Megan's emphasis was on water, fluid, I picked up that the class was patterned on waves (and even a brief sojourn into surfing will teach you one thing: waves come in three.

Saturday, January 22, 2011

Blog for the choice

Taking a brief moment to applaud NARAL Pro-Choice America on Blog-for-the-choice. It caught my attention when my New York Times Headline this morning read "Lawmakers in Many States Pushing for Abortion Curbs". How "many" states? Well, according to the New York Times, 29 governors are now solidly anti-abortion, compared to 21 last year.

On the bright side, New York, the, uh, "abortion capital of America" according to Expectant Mother Care, is passing a new law that will make it easier to arrest protestors who are try to harass women or block their entrance to a center. Note, it does not arrest protestors. Just those who harass women and block entrance outside of clinics.

I don't know how my views are effected by a yogic perspective. Although yoga has generally made me more peaceful politically, when it comes to women's bodies, I can still get pretty riled up. But learning to balance and center in debate....that, too...

Friday, January 21, 2011

Yogic Distraction?

When I found yoga, before I dipped my toes in it's history and intentions, I thought it was intended as a process of distraction. Of brilliantly executed distraction.

It seemed simple: you stick yourself on a mat in a room with lots of people, and you hand over all sense of responsibility to this person in sweatpants at the front of the room. And then the guy or girl tells you to move up and down and sideways and awkward, and after a while you just get so damned exhausted negotiating lefts and rights and upside downs that you just kind of go along with it. And by the end of it, you've soft of let yourself and whatever-important-thing you were thinking about go. For a while, you experience hang out in a world where someone seemed to turn up the sound and brightness, and things seem pretty pleasant.

This might seem shallow. After all, isn't distraction the problem of our modern world? And in some strange paradoxical way, I think one needs to get distracted from distraction.

This is really easy when you are first starting yoga. This was my first yoga 'plateau' and it was overcome by heated yoga (the extra challenge awakened the present moment), and by teachers (e.g. Jessie Barr at Go) who loved to bring something extra and new into my practice. Then, it became "too easy", so I looked for more challenging poses (finding them in hip openers, longer holds, inversions, arm balances and any proximity of one's knee to one's shoulder).

My second plateau was overcome with knowledge: I looked out for instructors that would give me a different way of seeing or experiencing a pose. I became addicted to books and articles that would unlock hidden secrets for me. This unfortunately had an unpleasant side effect: I would come to my mat to practice pre-intended ways of beings- e.g., now I am sequencing for A, now I am opening my hips by doing B, now I follow this ashtanga sequence.

Now I am in a third plateau. I dont' see the point of yoga as "distraction" any more. By far. But I think there is something charming and wise in distraction.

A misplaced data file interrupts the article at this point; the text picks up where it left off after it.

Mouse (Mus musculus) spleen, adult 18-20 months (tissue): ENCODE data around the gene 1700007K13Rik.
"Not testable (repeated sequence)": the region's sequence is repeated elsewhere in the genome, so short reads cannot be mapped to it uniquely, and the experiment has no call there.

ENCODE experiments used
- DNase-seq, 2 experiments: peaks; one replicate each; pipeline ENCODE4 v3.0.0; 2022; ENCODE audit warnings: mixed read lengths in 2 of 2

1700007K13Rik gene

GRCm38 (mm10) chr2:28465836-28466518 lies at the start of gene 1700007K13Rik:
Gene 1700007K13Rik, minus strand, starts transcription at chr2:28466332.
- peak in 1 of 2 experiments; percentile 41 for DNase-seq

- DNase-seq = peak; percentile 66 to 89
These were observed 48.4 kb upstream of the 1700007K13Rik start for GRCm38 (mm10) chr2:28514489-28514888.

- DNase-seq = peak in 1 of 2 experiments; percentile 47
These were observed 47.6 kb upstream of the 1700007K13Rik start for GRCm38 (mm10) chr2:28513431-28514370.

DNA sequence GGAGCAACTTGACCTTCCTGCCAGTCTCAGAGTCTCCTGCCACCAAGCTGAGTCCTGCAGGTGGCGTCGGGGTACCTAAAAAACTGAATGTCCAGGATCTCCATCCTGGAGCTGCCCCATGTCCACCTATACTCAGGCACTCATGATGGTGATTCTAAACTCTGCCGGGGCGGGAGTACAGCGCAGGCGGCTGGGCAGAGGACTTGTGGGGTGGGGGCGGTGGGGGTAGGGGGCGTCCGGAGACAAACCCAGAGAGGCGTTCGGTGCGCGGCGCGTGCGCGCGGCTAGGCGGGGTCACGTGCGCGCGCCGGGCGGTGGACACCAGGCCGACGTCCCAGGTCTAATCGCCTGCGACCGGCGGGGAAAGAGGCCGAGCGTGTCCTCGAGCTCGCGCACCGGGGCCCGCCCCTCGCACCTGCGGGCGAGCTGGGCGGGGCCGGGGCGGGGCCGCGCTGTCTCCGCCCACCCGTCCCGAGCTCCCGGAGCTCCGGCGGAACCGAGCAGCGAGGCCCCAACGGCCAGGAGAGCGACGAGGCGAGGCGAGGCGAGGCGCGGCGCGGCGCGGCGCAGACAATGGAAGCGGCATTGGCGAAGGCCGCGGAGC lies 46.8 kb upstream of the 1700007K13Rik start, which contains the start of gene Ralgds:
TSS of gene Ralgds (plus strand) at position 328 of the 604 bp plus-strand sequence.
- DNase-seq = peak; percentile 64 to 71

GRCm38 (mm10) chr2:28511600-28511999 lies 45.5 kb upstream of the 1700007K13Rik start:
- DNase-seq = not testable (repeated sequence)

Here's what I'm trying out that is helpful. Any advice would be surely appreciated.

1. Inversions. I start each morning off with a 1-5 minute headstand.
2. Repetition. What I am least likely to do on my own if I don't make the conscious effort.
3. Not sequencing for my own practice. Trying to tune into my own body to decide what to do, not having a designed mindset for what my yoga practice is going to look like.
4. Inversions. Jumping up into a handstand or forearm stand really does the trick.
5. Utthita Hasta Padangusthasana. Standing big toe pose. Does the trick.
6. Utthita Parsvakonasa to viparita virabhadrasana. Side angle to reverse warrior.
7. Tittibahasana.

I'm going to try "rock star" (camatkarasana) and see that effect.

Sunday, January 16, 2011

Chanel Luck

I found yoga Down Under.

That's not a poorly executed pun, it's a studio. And a brilliant one at that.

If one could read the underlying current at Down Under it would sound something like this: genuine respect for students, love between instructors, joy for the practice and my favorite: community. They started in 2004, and now have master teachers that including Patricia Walden and Shiva Rea.

I had intended to take an Iyengar class (their Iyengar program was very strong), but the temptation to take a "Flow 2/3" class was overwhelming.

...and so worth it. I love vinyasa. I really, really do. I took Chanel Luck's class and it was everything I love about vinyasa: dynamic, fluid, challenging and inspirational and soothing all at once. I felt incredibly comfortable in her presence (which may explain why I flipped/fell over so frequently....I have the greatest Falls Per Class ratio of any yoga student I have ever met!). There were a bunch of poses I loved, too, that I normally don't work on.

1. Lizard pose with dynamic movement, and reaching forward with the right arm and bringing it to the side- the effect is the the shoulder is above the kneed. If one had the balance, they could even move into a bind.

2. This low lunge...not anjaneyasana....it's when you're in a lunge similar to the ones you would do in gym class....I will have to ask about it tomorrow, and I'll update this post then.

3. Another gym-class reminiscent pose. I actually heard a teacher call it just that...when you cross your feet and bend forward. I noticed a greater possibility to activate the bandas and pull one's navel in, allowing a more powerful forward bend.